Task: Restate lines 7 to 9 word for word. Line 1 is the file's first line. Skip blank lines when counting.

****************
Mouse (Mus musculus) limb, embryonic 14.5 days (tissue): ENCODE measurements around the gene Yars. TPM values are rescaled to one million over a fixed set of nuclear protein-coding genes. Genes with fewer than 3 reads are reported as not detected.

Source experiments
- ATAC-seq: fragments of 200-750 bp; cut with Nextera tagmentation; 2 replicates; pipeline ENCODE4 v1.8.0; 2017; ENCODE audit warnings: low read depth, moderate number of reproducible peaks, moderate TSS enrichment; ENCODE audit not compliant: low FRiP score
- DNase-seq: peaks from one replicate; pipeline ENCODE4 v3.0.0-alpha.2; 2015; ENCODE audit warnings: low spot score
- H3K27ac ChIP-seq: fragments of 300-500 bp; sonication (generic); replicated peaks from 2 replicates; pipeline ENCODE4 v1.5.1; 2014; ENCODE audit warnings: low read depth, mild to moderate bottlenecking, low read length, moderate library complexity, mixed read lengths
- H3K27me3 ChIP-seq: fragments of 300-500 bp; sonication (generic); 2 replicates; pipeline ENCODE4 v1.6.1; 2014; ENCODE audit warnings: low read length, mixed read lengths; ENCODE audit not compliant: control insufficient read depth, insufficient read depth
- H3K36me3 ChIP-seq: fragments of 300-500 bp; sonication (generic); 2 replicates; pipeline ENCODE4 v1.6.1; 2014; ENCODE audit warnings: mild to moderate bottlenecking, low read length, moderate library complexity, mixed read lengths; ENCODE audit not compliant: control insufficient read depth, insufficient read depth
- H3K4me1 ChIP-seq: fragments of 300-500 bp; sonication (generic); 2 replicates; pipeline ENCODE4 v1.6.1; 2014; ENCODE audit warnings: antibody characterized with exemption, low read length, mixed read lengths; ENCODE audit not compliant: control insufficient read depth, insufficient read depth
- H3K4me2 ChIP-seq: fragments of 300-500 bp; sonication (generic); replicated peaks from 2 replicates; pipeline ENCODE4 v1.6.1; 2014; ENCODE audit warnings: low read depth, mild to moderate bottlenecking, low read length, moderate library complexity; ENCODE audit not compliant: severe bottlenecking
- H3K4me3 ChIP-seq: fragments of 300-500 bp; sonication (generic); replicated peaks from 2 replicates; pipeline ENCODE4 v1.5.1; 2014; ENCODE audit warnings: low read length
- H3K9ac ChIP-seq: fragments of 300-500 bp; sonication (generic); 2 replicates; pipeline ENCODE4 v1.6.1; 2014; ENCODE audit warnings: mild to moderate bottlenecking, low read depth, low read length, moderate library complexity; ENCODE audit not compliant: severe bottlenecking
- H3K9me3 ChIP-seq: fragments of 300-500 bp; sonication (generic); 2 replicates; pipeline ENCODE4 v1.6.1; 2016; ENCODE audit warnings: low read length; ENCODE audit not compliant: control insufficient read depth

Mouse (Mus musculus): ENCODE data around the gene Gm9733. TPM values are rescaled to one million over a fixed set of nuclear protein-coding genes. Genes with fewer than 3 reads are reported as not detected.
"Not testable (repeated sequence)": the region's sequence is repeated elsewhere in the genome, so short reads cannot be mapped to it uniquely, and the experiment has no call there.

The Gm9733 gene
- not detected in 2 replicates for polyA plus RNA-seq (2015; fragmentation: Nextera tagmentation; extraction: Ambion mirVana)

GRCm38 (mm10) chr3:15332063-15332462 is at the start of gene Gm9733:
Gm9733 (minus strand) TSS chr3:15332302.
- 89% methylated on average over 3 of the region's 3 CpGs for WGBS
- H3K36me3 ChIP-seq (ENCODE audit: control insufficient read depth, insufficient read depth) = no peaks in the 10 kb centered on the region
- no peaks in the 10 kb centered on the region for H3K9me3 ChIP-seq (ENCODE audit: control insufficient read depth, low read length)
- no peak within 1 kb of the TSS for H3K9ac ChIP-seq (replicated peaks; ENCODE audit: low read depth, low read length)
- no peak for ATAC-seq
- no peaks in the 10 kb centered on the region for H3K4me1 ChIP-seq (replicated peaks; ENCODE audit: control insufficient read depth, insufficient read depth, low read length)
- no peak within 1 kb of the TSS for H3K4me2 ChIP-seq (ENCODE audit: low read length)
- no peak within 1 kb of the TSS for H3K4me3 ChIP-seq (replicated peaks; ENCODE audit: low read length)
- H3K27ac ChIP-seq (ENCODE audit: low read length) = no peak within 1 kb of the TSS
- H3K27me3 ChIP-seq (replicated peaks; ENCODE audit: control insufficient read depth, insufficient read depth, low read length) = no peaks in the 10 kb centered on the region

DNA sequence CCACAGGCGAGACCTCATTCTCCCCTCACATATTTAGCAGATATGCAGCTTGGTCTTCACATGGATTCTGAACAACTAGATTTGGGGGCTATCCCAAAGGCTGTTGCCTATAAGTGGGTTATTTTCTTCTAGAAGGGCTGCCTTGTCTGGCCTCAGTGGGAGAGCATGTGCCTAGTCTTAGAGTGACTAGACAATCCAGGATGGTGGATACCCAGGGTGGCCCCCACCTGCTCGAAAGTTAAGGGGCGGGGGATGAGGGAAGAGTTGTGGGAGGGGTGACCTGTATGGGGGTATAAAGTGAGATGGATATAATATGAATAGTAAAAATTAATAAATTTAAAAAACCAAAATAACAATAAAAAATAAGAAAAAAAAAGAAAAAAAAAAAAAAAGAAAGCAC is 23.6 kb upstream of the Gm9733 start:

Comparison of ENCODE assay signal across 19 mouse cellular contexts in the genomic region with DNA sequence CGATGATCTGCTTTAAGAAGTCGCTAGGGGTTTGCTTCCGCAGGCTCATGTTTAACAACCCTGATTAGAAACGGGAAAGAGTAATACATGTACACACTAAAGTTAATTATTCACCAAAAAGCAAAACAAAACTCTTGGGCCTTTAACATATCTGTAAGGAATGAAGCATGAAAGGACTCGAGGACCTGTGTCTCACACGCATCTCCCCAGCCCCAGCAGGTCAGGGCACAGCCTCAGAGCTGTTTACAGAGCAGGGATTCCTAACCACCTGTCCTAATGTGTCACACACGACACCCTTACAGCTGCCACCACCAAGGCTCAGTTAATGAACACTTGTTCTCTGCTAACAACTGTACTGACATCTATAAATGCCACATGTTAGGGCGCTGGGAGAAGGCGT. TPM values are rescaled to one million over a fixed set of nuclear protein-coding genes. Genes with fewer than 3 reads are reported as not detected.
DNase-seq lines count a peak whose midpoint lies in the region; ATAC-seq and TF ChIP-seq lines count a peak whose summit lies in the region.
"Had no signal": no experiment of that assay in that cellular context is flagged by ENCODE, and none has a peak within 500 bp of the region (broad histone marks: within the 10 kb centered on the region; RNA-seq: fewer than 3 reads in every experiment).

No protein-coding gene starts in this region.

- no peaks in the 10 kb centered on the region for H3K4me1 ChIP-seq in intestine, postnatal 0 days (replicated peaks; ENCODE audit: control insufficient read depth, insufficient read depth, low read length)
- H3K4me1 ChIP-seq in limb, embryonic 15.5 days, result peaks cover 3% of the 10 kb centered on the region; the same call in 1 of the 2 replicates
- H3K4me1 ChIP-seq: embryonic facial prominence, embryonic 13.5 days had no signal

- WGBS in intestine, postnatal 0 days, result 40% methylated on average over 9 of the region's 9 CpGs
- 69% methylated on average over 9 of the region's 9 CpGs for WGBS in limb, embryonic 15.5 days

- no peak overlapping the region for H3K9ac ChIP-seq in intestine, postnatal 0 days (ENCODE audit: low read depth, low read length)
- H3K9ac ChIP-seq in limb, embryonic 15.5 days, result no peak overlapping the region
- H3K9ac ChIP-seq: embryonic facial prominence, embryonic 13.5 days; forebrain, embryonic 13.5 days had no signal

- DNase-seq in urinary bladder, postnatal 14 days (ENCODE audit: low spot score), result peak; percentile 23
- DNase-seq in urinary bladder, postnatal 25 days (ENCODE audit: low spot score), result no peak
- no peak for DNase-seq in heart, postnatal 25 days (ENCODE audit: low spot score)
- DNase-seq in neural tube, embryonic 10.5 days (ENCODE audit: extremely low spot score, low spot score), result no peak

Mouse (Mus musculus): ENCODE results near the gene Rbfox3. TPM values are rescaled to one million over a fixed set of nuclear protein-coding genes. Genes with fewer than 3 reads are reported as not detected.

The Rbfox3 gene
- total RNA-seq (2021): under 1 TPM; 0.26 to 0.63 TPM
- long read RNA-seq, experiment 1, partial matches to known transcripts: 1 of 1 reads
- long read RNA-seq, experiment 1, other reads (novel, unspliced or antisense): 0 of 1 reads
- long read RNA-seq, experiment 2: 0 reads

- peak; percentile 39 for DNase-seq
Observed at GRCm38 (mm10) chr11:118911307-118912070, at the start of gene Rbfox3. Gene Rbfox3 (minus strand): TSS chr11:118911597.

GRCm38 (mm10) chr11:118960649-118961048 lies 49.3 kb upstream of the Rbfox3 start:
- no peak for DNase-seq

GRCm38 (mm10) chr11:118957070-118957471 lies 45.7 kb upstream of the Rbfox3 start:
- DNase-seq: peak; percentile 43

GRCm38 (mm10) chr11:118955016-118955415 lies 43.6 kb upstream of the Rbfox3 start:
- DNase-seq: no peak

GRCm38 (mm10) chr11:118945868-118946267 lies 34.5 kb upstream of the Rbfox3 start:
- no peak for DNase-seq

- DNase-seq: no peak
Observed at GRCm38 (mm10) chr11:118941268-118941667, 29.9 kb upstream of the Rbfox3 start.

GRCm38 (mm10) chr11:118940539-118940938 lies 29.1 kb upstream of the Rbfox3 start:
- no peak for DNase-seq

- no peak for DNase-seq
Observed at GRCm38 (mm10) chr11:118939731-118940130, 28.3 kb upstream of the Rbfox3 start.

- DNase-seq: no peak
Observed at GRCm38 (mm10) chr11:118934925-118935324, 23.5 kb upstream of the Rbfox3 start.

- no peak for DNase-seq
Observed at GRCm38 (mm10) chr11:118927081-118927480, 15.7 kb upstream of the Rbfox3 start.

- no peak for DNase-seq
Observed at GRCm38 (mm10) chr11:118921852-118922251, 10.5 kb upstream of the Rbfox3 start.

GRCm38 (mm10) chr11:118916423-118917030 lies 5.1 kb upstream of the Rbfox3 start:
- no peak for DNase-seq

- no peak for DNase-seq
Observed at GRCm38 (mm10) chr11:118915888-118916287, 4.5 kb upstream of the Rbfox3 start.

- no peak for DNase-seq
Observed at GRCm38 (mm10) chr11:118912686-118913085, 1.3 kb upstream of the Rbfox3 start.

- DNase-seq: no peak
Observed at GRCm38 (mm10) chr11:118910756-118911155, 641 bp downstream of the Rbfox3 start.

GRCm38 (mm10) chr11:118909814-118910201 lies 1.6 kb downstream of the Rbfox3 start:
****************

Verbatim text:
- H3K36me3 ChIP-seq: fragments of 300-500 bp; sonication (generic); 2 replicates; pipeline ENCODE4 v1.6.1; 2014; ENCODE audit warnings: mild to moderate bottlenecking, low read length, moderate library complexity, mixed read lengths; ENCODE audit not compliant: control insufficient read depth, insufficient read depth
- H3K4me1 ChIP-seq: fragments of 300-500 bp; sonication (generic); 2 replicates; pipeline ENCODE4 v1.6.1; 2014; ENCODE audit warnings: antibody characterized with exemption, low read length, mixed read lengths; ENCODE audit not compliant: control insufficient read depth, insufficient read depth
- H3K4me2 ChIP-seq: fragments of 300-500 bp; sonication (generic); replicated peaks from 2 replicates; pipeline ENCODE4 v1.6.1; 2014; ENCODE audit warnings: low read depth, mild to moderate bottlenecking, low read length, moderate library complexity; ENCODE audit not compliant: severe bottlenecking